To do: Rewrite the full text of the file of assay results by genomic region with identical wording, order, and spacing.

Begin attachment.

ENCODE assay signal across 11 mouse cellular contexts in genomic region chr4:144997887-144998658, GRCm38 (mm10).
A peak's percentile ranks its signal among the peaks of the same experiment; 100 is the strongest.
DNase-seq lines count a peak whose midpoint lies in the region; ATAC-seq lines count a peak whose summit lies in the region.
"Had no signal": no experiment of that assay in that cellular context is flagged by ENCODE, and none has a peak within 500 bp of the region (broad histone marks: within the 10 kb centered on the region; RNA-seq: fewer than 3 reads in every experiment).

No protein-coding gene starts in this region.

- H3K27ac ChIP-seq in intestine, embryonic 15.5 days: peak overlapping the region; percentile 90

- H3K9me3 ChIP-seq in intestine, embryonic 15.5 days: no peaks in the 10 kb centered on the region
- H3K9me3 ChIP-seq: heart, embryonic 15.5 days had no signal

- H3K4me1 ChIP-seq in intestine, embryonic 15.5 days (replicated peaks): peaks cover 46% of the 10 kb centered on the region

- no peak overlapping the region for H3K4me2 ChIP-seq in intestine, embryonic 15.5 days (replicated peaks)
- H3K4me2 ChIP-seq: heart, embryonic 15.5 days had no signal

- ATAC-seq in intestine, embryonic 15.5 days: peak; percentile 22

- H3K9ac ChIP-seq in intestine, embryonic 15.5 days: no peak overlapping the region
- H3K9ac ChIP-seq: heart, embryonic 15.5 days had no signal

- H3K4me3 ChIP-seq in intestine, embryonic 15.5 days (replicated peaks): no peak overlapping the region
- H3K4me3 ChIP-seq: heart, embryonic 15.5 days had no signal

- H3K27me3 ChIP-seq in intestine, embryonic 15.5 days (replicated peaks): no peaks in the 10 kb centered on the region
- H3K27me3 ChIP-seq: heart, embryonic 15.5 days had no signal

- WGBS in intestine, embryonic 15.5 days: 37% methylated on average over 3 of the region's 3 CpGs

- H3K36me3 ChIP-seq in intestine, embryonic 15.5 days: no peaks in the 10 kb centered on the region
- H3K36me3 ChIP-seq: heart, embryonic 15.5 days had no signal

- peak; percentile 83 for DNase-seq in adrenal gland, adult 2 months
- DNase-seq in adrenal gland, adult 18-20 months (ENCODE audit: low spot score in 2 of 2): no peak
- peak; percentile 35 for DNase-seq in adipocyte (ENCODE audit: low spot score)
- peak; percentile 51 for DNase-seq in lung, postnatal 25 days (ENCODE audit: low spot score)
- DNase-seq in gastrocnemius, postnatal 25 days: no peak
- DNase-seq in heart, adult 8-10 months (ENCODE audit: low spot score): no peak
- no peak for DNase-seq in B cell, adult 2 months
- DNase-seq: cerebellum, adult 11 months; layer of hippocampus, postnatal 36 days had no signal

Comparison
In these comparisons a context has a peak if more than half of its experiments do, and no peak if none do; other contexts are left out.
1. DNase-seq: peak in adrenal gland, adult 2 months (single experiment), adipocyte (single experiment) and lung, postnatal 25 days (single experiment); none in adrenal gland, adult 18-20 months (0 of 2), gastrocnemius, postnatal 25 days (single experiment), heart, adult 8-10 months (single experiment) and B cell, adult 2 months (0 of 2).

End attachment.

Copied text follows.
ENCODE assay signal across 11 mouse cellular contexts in genomic region chr4:144997887-144998658, GRCm38 (mm10).
A peak's percentile ranks its signal among the peaks of the same experiment; 100 is the strongest.
DNase-seq lines count a peak whose midpoint lies in the region; ATAC-seq lines count a peak whose summit lies in the region.
"Had no signal": no experiment of that assay in that cellular context is flagged by ENCODE, and none has a peak within 500 bp of the region (broad histone marks: within the 10 kb centered on the region; RNA-seq: fewer than 3 reads in every experiment).

No protein-coding gene starts in this region.

- H3K27ac ChIP-seq in intestine, embryonic 15.5 days: peak overlapping the region; percentile 90

- H3K9me3 ChIP-seq in intestine, embryonic 15.5 days: no peaks in the 10 kb centered on the region
- H3K9me3 ChIP-seq: heart, embryonic 15.5 days had no signal

- H3K4me1 ChIP-seq in intestine, embryonic 15.5 days (replicated peaks): peaks cover 46% of the 10 kb centered on the region

- no peak overlapping the region for H3K4me2 ChIP-seq in intestine, embryonic 15.5 days (replicated peaks)
- H3K4me2 ChIP-seq: heart, embryonic 15.5 days had no signal

- ATAC-seq in intestine, embryonic 15.5 days: peak; percentile 22

- H3K9ac ChIP-seq in intestine, embryonic 15.5 days: no peak overlapping the region
- H3K9ac ChIP-seq: heart, embryonic 15.5 days had no signal

- H3K4me3 ChIP-seq in intestine, embryonic 15.5 days (replicated peaks): no peak overlapping the region
- H3K4me3 ChIP-seq: heart, embryonic 15.5 days had no signal

- H3K27me3 ChIP-seq in intestine, embryonic 15.5 days (replicated peaks): no peaks in the 10 kb centered on the region
- H3K27me3 ChIP-seq: heart, embryonic 15.5 days had no signal

- WGBS in intestine, embryonic 15.5 days: 37% methylated on average over 3 of the region's 3 CpGs

- H3K36me3 ChIP-seq in intestine, embryonic 15.5 days: no peaks in the 10 kb centered on the region
- H3K36me3 ChIP-seq: heart, embryonic 15.5 days had no signal

- peak; percentile 83 for DNase-seq in adrenal gland, adult 2 months
- DNase-seq in adrenal gland, adult 18-20 months (ENCODE audit: low spot score in 2 of 2): no peak
- peak; percentile 35 for DNase-seq in adipocyte (ENCODE audit: low spot score)
- peak; percentile 51 for DNase-seq in lung, postnatal 25 days (ENCODE audit: low spot score)
- DNase-seq in gastrocnemius, postnatal 25 days: no peak
- DNase-seq in heart, adult 8-10 months (ENCODE audit: low spot score): no peak
- no peak for DNase-seq in B cell, adult 2 months
- DNase-seq: cerebellum, adult 11 months; layer of hippocampus, postnatal 36 days had no signal

Comparison
In these comparisons a context has a peak if more than half of its experiments do, and no peak if none do; other contexts are left out.
1. DNase-seq: peak in adrenal gland, adult 2 months (single experiment), adipocyte (single experiment) and lung, postnatal 25 days (single experiment); none in adrenal gland, adult 18-20 months (0 of 2), gastrocnemius, postnatal 25 days (single experiment), heart, adult 8-10 months (single experiment) and B cell, adult 2 months (0 of 2).